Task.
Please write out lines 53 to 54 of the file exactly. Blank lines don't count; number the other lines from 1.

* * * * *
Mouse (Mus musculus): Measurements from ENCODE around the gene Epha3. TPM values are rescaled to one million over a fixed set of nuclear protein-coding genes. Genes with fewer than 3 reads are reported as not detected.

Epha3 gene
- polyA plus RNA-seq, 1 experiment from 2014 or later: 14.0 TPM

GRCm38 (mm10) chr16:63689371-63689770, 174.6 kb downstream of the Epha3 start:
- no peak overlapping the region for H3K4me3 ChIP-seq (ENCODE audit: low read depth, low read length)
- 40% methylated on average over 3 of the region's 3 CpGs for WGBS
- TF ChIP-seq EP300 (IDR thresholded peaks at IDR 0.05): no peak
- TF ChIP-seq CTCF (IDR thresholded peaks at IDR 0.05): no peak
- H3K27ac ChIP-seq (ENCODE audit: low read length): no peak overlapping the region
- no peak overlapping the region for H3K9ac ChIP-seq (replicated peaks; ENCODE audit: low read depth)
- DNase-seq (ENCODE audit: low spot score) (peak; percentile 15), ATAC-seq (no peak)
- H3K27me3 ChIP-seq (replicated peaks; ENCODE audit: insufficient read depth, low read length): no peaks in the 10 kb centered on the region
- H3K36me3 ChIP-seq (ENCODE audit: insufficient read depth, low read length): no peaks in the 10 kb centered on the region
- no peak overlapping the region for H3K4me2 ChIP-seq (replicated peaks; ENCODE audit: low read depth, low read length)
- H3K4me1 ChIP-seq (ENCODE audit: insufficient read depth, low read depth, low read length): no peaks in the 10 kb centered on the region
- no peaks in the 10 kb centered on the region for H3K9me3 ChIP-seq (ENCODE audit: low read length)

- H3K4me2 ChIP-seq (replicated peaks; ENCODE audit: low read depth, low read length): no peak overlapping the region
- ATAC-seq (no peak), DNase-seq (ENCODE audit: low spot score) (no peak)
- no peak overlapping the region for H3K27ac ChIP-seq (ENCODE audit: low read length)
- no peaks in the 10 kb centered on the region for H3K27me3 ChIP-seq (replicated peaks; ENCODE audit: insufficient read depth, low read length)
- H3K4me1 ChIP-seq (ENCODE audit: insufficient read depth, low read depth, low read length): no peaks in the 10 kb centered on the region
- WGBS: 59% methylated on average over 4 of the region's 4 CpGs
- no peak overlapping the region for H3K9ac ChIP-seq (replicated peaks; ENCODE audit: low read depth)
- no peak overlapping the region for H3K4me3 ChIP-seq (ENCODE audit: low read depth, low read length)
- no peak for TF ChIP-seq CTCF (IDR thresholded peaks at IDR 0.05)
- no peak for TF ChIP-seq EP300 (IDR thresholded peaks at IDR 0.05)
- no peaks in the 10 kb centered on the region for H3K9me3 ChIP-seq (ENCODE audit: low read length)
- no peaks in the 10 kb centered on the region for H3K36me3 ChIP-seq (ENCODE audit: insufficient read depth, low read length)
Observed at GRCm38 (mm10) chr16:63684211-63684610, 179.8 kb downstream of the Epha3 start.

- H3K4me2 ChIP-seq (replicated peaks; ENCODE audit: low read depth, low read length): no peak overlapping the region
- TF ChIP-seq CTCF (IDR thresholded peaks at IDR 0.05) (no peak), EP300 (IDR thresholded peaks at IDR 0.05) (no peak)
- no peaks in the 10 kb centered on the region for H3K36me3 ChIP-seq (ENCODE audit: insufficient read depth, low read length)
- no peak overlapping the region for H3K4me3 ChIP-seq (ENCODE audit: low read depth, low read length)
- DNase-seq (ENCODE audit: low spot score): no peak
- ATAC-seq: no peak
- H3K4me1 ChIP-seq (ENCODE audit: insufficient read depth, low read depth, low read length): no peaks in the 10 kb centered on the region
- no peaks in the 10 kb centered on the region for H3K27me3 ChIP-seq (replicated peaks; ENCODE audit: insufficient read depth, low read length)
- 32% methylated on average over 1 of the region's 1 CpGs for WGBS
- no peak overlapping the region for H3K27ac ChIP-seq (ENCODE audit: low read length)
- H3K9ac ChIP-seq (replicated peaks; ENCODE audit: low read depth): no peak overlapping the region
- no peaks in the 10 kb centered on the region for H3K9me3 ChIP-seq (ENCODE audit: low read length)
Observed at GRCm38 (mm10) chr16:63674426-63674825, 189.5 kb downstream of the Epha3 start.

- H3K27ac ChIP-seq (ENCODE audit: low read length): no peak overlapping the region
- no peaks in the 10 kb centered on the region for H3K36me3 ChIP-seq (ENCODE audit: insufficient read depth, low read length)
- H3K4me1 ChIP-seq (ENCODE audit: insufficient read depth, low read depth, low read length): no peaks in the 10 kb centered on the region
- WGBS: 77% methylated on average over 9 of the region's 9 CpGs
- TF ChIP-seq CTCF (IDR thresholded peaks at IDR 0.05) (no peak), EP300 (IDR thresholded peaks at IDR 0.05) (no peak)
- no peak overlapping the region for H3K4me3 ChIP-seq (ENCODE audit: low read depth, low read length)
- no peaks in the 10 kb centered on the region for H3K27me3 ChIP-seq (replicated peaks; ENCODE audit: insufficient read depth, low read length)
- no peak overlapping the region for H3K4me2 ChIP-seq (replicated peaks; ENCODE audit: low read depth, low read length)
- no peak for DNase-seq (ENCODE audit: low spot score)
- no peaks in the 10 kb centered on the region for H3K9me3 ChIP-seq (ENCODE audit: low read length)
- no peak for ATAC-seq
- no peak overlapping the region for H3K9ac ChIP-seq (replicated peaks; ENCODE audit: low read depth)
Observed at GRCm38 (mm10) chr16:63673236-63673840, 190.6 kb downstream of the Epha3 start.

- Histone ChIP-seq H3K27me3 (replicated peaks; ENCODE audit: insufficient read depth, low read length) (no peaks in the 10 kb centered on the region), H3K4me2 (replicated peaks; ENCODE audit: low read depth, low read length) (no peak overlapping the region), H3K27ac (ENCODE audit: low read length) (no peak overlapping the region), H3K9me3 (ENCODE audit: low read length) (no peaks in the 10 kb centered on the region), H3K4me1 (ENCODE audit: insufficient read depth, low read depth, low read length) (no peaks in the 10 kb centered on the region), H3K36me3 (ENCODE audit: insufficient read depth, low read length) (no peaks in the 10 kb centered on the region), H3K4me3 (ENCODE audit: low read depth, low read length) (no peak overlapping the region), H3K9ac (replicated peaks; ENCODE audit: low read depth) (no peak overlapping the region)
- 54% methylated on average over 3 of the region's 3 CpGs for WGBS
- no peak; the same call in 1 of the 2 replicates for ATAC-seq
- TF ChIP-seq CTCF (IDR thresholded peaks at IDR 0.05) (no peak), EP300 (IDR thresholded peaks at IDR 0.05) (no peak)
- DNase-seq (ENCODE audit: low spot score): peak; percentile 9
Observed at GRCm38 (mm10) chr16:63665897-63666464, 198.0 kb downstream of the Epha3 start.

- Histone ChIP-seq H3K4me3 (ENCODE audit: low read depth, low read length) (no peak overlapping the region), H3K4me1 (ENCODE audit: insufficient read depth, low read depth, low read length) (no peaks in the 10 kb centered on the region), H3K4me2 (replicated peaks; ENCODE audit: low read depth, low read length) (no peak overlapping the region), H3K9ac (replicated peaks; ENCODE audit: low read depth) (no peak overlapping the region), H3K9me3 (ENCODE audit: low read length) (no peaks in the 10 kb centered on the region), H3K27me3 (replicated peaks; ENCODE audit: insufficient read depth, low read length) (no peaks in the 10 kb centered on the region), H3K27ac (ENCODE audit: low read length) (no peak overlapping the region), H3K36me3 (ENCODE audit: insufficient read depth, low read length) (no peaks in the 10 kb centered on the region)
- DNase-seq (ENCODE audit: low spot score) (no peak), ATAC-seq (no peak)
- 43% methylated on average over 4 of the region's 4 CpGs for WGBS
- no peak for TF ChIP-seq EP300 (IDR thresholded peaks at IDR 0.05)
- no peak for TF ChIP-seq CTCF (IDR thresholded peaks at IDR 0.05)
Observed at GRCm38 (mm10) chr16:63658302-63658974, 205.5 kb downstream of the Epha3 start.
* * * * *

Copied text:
- no peak for ATAC-seq
- no peak overlapping the region for H3K9ac ChIP-seq (replicated peaks; ENCODE audit: low read depth)